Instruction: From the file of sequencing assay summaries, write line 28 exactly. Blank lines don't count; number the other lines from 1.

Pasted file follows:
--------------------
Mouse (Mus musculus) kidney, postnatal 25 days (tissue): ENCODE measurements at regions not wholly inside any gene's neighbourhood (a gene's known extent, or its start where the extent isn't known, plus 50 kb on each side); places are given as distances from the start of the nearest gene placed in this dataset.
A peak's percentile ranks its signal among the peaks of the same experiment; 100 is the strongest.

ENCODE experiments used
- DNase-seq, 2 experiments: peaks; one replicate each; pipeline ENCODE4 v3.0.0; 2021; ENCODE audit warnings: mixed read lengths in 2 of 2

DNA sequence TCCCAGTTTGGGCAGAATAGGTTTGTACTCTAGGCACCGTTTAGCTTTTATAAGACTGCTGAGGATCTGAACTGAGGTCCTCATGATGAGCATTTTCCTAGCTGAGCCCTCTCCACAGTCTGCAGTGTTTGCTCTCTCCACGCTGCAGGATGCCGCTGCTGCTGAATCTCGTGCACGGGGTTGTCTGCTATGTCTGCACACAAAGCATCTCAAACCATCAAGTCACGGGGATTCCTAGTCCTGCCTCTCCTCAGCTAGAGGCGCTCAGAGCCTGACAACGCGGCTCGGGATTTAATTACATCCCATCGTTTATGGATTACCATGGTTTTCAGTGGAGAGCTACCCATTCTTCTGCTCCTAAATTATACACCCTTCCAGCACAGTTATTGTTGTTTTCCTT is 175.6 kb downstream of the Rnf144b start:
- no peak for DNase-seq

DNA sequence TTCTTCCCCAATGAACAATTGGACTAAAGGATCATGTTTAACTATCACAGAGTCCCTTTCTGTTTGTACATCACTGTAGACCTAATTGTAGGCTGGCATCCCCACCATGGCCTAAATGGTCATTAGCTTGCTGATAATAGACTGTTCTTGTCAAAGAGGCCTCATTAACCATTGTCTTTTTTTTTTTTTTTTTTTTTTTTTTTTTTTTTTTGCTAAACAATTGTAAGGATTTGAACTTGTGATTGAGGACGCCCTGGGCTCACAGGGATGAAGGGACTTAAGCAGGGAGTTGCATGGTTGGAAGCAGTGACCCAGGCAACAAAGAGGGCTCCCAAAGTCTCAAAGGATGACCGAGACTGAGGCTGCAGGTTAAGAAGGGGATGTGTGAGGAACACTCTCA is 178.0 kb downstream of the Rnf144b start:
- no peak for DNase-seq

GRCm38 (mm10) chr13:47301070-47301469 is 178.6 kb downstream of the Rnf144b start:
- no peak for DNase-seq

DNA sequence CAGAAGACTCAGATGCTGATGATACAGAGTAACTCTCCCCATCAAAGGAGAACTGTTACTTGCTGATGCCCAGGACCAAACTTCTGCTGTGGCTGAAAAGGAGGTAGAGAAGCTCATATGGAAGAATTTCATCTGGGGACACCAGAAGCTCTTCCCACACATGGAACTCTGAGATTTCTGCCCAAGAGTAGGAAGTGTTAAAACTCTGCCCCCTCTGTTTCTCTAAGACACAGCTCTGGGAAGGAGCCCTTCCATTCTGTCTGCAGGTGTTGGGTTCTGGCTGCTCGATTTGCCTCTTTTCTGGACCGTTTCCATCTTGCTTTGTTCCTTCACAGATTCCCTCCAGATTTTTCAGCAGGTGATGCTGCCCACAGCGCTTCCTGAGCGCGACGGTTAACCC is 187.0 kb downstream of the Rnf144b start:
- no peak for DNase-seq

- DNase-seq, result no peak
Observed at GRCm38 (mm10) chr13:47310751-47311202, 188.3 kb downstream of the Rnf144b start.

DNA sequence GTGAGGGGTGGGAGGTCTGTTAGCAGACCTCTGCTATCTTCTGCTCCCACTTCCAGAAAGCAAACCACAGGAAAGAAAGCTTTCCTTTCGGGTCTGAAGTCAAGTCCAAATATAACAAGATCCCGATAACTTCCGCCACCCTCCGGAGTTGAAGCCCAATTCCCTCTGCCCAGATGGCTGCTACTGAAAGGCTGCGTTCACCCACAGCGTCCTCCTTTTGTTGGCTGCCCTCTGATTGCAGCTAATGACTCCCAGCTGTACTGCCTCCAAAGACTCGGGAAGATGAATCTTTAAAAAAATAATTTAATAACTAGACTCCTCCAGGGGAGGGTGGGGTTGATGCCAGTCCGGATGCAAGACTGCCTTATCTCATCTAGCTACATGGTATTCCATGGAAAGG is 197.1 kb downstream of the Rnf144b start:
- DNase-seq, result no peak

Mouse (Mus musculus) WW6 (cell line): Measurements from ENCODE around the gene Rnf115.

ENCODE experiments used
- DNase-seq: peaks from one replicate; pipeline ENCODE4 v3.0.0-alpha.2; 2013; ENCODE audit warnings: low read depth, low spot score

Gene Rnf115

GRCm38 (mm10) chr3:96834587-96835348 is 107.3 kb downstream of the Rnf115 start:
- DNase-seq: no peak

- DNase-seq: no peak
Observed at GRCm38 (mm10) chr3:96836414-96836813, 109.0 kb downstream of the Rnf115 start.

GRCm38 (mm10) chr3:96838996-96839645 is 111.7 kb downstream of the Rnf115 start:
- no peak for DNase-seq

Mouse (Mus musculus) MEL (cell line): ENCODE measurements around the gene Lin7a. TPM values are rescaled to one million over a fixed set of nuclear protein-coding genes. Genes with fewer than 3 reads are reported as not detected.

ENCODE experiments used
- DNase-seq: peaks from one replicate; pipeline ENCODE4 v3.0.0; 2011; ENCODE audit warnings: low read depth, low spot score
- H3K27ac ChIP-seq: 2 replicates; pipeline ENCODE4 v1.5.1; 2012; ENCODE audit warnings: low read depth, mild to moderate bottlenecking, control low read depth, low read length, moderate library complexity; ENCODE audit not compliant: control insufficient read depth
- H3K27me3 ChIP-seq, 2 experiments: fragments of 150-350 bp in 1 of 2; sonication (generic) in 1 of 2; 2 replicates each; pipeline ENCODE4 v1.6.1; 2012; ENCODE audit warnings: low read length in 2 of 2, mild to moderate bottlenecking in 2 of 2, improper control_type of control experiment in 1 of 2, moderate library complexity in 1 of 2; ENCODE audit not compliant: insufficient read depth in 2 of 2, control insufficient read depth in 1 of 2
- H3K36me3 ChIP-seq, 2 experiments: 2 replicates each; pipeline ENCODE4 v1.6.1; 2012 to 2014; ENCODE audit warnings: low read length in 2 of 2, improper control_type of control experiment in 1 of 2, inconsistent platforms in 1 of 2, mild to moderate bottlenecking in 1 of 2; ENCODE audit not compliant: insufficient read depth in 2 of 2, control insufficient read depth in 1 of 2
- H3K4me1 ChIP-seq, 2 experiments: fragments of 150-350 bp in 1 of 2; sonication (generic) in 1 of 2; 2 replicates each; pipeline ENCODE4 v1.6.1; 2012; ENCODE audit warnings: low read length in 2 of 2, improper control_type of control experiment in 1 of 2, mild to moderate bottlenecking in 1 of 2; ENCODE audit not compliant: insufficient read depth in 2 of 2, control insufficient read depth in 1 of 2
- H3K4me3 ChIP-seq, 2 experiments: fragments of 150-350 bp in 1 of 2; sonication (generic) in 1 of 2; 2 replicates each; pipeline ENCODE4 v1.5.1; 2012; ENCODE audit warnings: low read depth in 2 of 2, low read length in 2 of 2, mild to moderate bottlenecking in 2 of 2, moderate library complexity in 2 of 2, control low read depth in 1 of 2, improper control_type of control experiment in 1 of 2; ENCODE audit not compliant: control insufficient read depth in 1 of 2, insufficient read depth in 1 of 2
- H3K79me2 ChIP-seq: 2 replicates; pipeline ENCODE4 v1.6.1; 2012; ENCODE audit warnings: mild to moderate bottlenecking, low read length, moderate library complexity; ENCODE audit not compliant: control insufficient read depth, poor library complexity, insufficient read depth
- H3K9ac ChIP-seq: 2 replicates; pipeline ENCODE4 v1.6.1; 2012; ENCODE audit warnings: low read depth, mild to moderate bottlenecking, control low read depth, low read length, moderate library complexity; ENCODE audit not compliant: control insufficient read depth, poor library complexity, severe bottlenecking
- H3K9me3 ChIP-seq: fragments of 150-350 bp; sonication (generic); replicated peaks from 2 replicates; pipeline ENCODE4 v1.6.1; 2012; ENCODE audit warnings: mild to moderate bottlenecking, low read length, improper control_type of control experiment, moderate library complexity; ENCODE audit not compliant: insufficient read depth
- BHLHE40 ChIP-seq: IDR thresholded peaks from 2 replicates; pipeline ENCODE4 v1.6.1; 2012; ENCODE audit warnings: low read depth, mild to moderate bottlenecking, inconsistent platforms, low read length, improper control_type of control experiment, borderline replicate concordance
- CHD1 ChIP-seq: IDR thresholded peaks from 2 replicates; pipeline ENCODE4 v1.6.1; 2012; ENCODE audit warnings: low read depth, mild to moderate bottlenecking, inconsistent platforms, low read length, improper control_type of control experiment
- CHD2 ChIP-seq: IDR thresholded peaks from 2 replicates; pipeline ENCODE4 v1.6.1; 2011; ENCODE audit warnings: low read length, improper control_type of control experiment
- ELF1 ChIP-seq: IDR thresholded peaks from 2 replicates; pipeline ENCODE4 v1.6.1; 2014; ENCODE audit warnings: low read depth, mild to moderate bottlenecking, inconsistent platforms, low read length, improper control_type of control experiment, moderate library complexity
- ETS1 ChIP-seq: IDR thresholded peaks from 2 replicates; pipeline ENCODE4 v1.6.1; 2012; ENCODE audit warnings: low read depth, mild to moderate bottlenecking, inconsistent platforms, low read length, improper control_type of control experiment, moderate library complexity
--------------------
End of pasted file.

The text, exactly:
ENCODE experiments used